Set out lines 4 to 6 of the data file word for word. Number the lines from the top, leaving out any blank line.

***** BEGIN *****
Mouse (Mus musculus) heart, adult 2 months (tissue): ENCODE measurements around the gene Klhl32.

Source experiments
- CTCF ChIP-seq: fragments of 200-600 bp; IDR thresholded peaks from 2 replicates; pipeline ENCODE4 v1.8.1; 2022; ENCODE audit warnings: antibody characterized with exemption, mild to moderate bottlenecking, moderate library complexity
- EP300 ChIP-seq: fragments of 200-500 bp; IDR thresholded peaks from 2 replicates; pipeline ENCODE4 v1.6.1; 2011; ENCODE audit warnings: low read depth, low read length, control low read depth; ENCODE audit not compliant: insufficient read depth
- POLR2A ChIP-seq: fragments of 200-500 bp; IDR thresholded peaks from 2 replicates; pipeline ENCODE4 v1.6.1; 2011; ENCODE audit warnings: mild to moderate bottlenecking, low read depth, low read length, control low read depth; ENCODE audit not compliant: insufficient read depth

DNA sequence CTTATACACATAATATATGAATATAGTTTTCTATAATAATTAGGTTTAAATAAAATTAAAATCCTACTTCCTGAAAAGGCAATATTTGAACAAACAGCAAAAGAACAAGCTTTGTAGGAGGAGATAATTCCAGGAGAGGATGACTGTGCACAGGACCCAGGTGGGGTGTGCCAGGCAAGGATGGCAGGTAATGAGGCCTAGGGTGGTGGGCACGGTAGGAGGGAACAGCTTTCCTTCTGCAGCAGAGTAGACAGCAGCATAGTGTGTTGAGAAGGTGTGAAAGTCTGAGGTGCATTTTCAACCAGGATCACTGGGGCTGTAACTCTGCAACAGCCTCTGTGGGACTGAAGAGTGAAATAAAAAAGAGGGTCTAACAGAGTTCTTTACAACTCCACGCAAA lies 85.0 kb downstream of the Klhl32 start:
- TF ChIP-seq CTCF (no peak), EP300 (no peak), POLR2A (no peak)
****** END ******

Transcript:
- EP300 ChIP-seq: fragments of 200-500 bp; IDR thresholded peaks from 2 replicates; pipeline ENCODE4 v1.6.1; 2011; ENCODE audit warnings: low read depth, low read length, control low read depth; ENCODE audit not compliant: insufficient read depth
- POLR2A ChIP-seq: fragments of 200-500 bp; IDR thresholded peaks from 2 replicates; pipeline ENCODE4 v1.6.1; 2011; ENCODE audit warnings: mild to moderate bottlenecking, low read depth, low read length, control low read depth; ENCODE audit not compliant: insufficient read depth

DNA sequence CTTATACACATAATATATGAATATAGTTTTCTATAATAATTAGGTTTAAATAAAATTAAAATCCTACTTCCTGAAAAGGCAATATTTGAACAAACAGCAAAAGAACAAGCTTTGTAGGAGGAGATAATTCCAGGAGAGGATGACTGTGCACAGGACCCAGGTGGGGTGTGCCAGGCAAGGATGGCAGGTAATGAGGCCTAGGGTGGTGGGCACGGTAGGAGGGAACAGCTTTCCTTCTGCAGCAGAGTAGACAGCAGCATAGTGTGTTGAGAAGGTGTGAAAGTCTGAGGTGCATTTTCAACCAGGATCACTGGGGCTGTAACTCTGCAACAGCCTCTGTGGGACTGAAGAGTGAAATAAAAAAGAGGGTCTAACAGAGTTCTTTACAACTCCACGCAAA lies 85.0 kb downstream of the Klhl32 start: